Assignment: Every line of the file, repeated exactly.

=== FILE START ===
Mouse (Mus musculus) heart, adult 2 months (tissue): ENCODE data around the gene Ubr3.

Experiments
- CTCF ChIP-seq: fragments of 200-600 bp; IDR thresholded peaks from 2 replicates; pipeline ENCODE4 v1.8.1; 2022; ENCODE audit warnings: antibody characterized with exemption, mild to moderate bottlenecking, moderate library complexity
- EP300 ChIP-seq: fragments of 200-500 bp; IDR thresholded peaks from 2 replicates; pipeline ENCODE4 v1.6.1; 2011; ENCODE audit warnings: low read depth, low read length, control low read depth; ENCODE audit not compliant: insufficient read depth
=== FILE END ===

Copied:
Mouse (Mus musculus) heart, adult 2 months (tissue): ENCODE data around the gene Ubr3.

Experiments
- CTCF ChIP-seq: fragments of 200-600 bp; IDR thresholded peaks from 2 replicates; pipeline ENCODE4 v1.8.1; 2022; ENCODE audit warnings: antibody characterized with exemption, mild to moderate bottlenecking, moderate library complexity
- EP300 ChIP-seq: fragments of 200-500 bp; IDR thresholded peaks from 2 replicates; pipeline ENCODE4 v1.6.1; 2011; ENCODE audit warnings: low read depth, low read length, control low read depth; ENCODE audit not compliant: insufficient read depth